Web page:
## 20140316

### Astronomy midterm question: plausible date/time for viewing circumpolar constellation configuration

Astronomy 210 Midterm 1, spring semester 2014
Cuesta College, San Luis Obispo, CA

An illustration depicting a boy wearing shorts outside at night, observing the Etoile Polaire ("Pole Star," or Polaris), Petite Ourse ("Little Bear," or Ursa Minor), and Grande Ourse ("Big Bear," or Ursa Major) is shown at right[*]. Discuss whether or not this illustration is plausible for an observer on a seasonally warm night in San Luis Obispo, CA. Defend your answer by clearly explaining how you used your starwheel to do this, along with any assumptions that you may have made.

[*] Original source unknown, from pinterest.com/pin/181903272422342959/.

• p:
Correct. Discusses (1) how to manipulate starwheel such that constellations match view of (northeast) view of horizon, and (2) chooses a plausible time at night (to view stars) and (3) interprets matching month as either implausible (as this would occur in late fall to early winter), or plausible given high cold tolerance of boy, and/or temperate weather conditions of California's central coast. May instead discuss these points in reverse order.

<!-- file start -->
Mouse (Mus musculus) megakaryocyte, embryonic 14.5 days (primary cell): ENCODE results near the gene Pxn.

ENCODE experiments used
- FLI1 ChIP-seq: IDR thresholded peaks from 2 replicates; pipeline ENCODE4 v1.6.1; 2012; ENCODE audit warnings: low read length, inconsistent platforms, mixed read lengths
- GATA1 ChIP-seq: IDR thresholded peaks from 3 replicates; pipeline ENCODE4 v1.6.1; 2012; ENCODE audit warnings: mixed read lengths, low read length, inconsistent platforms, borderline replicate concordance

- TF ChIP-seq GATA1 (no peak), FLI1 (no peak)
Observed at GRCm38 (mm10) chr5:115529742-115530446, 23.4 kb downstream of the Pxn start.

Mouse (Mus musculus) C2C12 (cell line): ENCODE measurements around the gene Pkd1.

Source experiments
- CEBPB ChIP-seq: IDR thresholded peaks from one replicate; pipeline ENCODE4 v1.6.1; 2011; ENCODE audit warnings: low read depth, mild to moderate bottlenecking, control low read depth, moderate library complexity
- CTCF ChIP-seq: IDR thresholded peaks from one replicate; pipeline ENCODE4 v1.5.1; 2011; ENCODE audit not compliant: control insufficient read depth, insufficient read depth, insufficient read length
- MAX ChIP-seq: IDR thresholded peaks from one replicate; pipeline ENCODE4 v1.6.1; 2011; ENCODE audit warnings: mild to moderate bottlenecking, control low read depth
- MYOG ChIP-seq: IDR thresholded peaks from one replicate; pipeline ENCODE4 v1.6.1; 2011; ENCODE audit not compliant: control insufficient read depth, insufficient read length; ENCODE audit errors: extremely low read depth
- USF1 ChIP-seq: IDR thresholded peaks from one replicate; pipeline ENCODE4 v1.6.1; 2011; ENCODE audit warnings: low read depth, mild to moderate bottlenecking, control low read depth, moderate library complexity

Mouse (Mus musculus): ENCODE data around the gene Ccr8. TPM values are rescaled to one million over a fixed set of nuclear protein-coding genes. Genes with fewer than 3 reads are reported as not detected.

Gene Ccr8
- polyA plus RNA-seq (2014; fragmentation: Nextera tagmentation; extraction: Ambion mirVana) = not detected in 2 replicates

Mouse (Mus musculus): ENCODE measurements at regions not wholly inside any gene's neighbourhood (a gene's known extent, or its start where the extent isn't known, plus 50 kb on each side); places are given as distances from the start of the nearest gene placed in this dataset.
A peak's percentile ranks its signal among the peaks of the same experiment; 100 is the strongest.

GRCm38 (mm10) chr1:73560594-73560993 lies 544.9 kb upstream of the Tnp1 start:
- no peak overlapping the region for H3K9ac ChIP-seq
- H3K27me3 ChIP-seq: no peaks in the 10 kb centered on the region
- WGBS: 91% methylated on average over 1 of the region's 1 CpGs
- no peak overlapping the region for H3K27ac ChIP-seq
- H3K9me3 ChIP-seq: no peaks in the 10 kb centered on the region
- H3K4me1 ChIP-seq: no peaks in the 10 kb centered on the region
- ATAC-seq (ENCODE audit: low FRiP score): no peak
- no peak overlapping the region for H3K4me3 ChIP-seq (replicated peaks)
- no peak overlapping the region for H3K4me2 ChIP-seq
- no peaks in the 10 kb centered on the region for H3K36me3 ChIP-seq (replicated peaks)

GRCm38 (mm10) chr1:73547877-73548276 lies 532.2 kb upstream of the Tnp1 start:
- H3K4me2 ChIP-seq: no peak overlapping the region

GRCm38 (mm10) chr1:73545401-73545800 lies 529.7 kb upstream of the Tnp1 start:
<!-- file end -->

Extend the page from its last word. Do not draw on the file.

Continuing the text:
• r:
Nearly correct (explanation weak, unclear or only nearly complete); includes extraneous/tangential information; or has minor errors.
• t: Contains right ideas, but discussion is unclear/incomplete or contains major errors. Problems with diagram or discussion. May have inverted starwheel, resulting in the opposite season of year.
• v:
Limited relevant discussion of supporting evidence of at least some merit, but in an inconsistent or unclear manner.
• x:
Implementation/application of ideas, but credit given for effort rather than merit.
• y:
Irrelevant discussion/effectively blank.
• z:
Blank.
Section 30674
Exam code: midterm01n3vE
p: 13 students
r: 0 students
t: 13 students
v: 2 students
x: 0 students
y: 0 students
z: 1 student

Section 30676
Exam code: midterm01SuN7
p: 21 students
r: 2 students
t: 19 students
v: 3 students
x: 0 students
y: 0 students
z: 0 students

A sample "p" response (from student 9549):

A sample "t" response (from student 6493):